2018: The Reading Year

Another year, another failed reading challenge. After missing last year’s target I took 2018’s challenge down to 70 books, one I was sure I would make. Not a bit of it, only coming in at 63. Barely a book a week. Why? I have read a few doorsteps this year, but I’ve found my pace has slowed dramatically.  One book took me a fortnight to finish, which is unheard of. I know it’s only a yardstick and I shouldn’t let it get to me, but yeah, I’m disappointed to fail two years in succession. Sitting down to do this, I thought I might struggle to find 10 books to choose for this year. I haven’t felt that magic too much in 2018. However looking back there have been a few pearls among the oysters so let’s go, my top 10 books read in 2018.

Don Carpenter – Hard Rain Falling. I’ve had this book on my TBR for ages, and by chance, a friend lent it to me. It’s a stark and uncompromising novel of a down and out pool hustler on the streets of Portland, Oregon, and his friendship with a black runaway through a life of prison, hardship and bitterness. For a first novel it’s extraordinary, and along with the bleakness there are moments of quiet beauty that take the breath away.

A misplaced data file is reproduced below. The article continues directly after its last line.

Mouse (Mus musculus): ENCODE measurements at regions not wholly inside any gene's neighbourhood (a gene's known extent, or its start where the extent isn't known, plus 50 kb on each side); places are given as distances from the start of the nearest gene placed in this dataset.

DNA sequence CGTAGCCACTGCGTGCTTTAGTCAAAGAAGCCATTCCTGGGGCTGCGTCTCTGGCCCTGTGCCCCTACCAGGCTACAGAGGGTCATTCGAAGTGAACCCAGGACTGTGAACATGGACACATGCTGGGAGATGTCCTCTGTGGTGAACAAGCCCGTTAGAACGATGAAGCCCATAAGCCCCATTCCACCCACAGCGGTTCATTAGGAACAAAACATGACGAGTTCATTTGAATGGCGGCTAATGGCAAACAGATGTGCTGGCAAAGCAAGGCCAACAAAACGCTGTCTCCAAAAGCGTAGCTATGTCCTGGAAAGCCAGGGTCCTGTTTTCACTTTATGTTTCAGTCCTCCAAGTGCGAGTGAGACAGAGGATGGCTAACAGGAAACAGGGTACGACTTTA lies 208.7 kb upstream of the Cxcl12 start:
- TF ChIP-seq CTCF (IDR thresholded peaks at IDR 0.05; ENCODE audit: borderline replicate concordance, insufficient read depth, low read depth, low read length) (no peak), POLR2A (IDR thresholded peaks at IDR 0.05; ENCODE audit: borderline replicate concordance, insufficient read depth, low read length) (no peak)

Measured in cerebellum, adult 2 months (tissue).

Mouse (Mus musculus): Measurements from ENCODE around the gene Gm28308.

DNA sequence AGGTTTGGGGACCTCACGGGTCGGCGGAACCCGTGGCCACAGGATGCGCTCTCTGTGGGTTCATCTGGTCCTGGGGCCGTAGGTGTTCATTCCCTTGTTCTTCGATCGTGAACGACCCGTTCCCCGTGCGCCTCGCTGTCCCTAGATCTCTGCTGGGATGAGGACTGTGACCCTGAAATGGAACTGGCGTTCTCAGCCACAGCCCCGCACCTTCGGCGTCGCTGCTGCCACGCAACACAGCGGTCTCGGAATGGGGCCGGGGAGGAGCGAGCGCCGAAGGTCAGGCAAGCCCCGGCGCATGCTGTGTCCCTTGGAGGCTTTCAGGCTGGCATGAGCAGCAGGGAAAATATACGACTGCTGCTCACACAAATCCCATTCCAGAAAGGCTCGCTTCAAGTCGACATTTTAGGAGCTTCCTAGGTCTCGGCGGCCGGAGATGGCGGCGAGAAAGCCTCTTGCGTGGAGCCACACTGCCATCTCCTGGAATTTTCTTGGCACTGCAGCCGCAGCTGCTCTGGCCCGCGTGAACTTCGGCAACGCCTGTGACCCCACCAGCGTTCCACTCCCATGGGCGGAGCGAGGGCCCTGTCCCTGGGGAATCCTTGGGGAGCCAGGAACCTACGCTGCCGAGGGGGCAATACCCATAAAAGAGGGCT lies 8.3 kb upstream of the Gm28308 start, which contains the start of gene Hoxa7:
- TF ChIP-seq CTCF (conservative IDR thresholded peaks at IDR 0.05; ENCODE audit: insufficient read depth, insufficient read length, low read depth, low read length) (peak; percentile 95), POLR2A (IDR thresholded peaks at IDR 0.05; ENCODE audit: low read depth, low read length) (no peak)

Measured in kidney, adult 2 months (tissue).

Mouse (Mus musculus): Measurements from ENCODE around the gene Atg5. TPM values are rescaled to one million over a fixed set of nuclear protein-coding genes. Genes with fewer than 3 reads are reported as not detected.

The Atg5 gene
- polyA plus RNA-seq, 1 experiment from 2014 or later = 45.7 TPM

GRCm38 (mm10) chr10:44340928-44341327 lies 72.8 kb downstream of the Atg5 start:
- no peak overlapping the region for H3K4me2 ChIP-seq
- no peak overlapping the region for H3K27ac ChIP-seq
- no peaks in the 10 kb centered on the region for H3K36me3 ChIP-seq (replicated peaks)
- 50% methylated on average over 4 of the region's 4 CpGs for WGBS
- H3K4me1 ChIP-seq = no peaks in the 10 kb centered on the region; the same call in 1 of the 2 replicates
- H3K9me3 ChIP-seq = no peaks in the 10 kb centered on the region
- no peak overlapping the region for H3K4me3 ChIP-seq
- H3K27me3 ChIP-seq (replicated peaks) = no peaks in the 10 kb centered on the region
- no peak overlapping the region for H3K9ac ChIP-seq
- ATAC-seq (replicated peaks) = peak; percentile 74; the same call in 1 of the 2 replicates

Donald Ray Pollock – The Heavenly Table. If you like Southern Gothic grit, Pollock is your man. This tale of the three Jewett brother, cowboys cutting a swathe across the frontier, is lewd, crude, funny and jet-black dark. What’s not to love?

James Lee Burke – The Lost Get-Back Boogie. For some reason I’ve never read a Burke novel until this year, which was a terrible oversight considering I’m a crime fiend and Burke is one of the most popular out there. I was glad to rectify this in 2018, and this novel set in Montana was the best of them, a stunning tale of a man trying to fly right with beautiful descriptive passages and real heart.

Willy Vlautin – Don’t Skip Out On Me. A running theme on this blog is my love for Vlautin’s books. The greatest living writer in America, for me. If anything this book is his most heartbreaking (quite a feat if you’ve read any of his others!), just so painful and beautiful. Another masterpiece.